Helen Joseph

Today marks 25 years since Helen Joseph passed away on the 25th of December 2017.

An anti-Apartheid activist of note, Helen Joseph was arrested on a charge of high treason in December 1956, banned in 1957. She was the first person to be placed under house arrest, a sign that she was a real threat to the Apartheid regime.  Her last banning order was lifted when she was in her 80th year. Joseph played key roles in the Congress of Democrats, Federation of South African Woman, UDF and the ANC throughout her political career.

Born Helen Beatrice May Fennell in Sussex, England, in 1905, she graduated from King’s College, University of London in 1927 and taught for three years in India, then came to South Africa in 1931 where she met and married Billie Joseph.

The 9th August 1956 was one of the most important moments of her illustrious political career, when, with the FEDSAW leaders, she spear headed a march of 20,000 women to Pretoria’s Union Buildings to protest against the pass laws. August 8 has, since then, been commemorated as South African Women’s Day.

Joseph wrote three books: If This Be Treason; Tomorrow’s Sun, in which she documented her 8,000 mile search for people banished to remote regions; and her autobiography, Side by Side. Helen showed that what a dictatorial and corrupt regime fears most is not force and firing power, but the witness of people of dignity and integrity.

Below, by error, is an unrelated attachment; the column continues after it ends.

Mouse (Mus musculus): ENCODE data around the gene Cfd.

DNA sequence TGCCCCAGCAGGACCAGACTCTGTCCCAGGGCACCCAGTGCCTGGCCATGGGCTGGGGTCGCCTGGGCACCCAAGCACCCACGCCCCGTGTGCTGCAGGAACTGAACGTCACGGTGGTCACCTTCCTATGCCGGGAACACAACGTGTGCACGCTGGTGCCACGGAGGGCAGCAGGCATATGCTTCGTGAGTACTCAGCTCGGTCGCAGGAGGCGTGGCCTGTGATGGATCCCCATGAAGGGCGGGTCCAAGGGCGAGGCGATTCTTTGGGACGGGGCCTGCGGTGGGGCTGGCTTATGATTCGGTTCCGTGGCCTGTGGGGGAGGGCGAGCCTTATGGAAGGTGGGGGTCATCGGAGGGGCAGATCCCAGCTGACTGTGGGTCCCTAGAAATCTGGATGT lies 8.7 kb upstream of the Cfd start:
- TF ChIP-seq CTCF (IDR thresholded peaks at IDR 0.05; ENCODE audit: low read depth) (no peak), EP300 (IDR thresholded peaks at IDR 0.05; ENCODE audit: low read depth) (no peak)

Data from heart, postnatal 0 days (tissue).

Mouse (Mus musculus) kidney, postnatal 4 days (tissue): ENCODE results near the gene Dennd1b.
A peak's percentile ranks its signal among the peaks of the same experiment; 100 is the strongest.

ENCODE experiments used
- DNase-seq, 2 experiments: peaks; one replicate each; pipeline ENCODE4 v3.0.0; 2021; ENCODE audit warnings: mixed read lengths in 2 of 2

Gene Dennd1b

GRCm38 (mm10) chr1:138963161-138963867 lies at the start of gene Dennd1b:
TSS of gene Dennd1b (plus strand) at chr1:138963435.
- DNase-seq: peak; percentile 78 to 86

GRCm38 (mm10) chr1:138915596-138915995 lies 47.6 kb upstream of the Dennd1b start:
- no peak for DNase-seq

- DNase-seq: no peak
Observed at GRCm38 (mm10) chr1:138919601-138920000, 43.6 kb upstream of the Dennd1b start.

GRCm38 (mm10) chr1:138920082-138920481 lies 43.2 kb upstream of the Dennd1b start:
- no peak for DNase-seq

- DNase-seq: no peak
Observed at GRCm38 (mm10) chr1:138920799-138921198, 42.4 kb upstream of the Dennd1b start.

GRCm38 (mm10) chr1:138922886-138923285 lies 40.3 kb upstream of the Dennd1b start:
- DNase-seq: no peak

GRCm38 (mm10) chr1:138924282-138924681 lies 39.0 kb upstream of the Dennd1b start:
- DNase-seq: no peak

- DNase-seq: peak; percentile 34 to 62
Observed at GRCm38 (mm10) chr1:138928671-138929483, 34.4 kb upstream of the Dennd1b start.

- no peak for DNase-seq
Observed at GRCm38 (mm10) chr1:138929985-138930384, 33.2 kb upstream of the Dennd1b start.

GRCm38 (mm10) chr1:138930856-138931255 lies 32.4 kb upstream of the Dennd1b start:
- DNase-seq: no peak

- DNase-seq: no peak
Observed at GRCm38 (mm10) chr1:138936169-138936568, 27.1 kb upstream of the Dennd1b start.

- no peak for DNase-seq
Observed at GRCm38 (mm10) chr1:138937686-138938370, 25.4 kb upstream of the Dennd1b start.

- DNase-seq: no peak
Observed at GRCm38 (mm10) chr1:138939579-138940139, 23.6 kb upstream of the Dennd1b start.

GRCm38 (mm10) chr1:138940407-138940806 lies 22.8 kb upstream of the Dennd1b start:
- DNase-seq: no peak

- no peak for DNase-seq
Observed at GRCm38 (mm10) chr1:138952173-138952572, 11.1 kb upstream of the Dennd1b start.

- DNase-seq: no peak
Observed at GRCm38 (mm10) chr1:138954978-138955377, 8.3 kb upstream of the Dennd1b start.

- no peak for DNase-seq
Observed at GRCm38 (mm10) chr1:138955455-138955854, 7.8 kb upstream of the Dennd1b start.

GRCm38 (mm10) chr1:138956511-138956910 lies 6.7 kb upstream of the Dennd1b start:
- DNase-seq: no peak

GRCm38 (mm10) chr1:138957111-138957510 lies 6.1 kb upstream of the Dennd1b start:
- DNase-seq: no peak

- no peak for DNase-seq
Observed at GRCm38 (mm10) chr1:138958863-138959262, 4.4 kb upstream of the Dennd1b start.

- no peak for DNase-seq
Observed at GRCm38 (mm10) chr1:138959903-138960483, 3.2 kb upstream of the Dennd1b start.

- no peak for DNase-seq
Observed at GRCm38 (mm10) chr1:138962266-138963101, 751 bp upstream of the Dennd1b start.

She had no natural children, but took into her care, as her own, the children of those who were sent to prison or into exile: Nelson and Winnie Mandela’s Zinzi and Zenani; Bram and Molly Fischer’s Ilsa; Eli and Violet Wienberg’s Sheila.

In the early 1960s Helen started a tradition of remembering all those in exile, in prison and those that have died in the struggle, every Christmas day at noon. Even during the years of house arrest and bans, this commemoration continued. It is therefore quite strange and sad that she died on one of her favorite days.

References

Helen Joseph (April 8, 1905 – December 25, 1992).’  http://overcomingapartheid.msu.edu/people.php?id=65-251-71

http://www.apartheidmuseum.org/they-fought-freedom-helen-joseph